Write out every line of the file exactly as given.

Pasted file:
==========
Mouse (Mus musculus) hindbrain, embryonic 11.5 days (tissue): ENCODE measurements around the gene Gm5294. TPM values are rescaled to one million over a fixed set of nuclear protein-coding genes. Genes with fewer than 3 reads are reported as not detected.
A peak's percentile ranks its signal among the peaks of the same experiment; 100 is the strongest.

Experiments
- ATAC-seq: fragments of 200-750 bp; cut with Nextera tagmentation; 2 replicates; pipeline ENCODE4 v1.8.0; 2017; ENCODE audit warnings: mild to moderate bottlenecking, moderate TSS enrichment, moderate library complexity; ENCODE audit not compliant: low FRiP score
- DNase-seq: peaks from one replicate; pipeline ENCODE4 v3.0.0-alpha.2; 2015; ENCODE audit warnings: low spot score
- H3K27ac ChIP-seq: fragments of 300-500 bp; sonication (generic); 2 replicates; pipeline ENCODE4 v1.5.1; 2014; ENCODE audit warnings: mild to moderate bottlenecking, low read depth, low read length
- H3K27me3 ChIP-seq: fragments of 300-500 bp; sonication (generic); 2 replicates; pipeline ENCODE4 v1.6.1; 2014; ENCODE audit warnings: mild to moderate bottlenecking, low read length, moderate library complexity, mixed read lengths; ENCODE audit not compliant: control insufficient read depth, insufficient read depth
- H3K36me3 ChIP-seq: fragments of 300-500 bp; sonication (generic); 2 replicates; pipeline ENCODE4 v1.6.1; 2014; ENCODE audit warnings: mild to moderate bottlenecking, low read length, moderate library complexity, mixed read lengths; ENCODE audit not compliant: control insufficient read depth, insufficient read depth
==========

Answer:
Mouse (Mus musculus) hindbrain, embryonic 11.5 days (tissue): ENCODE measurements around the gene Gm5294. TPM values are rescaled to one million over a fixed set of nuclear protein-coding genes. Genes with fewer than 3 reads are reported as not detected.
A peak's percentile ranks its signal among the peaks of the same experiment; 100 is the strongest.

Experiments
- ATAC-seq: fragments of 200-750 bp; cut with Nextera tagmentation; 2 replicates; pipeline ENCODE4 v1.8.0; 2017; ENCODE audit warnings: mild to moderate bottlenecking, moderate TSS enrichment, moderate library complexity; ENCODE audit not compliant: low FRiP score
- DNase-seq: peaks from one replicate; pipeline ENCODE4 v3.0.0-alpha.2; 2015; ENCODE audit warnings: low spot score
- H3K27ac ChIP-seq: fragments of 300-500 bp; sonication (generic); 2 replicates; pipeline ENCODE4 v1.5.1; 2014; ENCODE audit warnings: mild to moderate bottlenecking, low read depth, low read length
- H3K27me3 ChIP-seq: fragments of 300-500 bp; sonication (generic); 2 replicates; pipeline ENCODE4 v1.6.1; 2014; ENCODE audit warnings: mild to moderate bottlenecking, low read length, moderate library complexity, mixed read lengths; ENCODE audit not compliant: control insufficient read depth, insufficient read depth
- H3K36me3 ChIP-seq: fragments of 300-500 bp; sonication (generic); 2 replicates; pipeline ENCODE4 v1.6.1; 2014; ENCODE audit warnings: mild to moderate bottlenecking, low read length, moderate library complexity, mixed read lengths; ENCODE audit not compliant: control insufficient read depth, insufficient read depth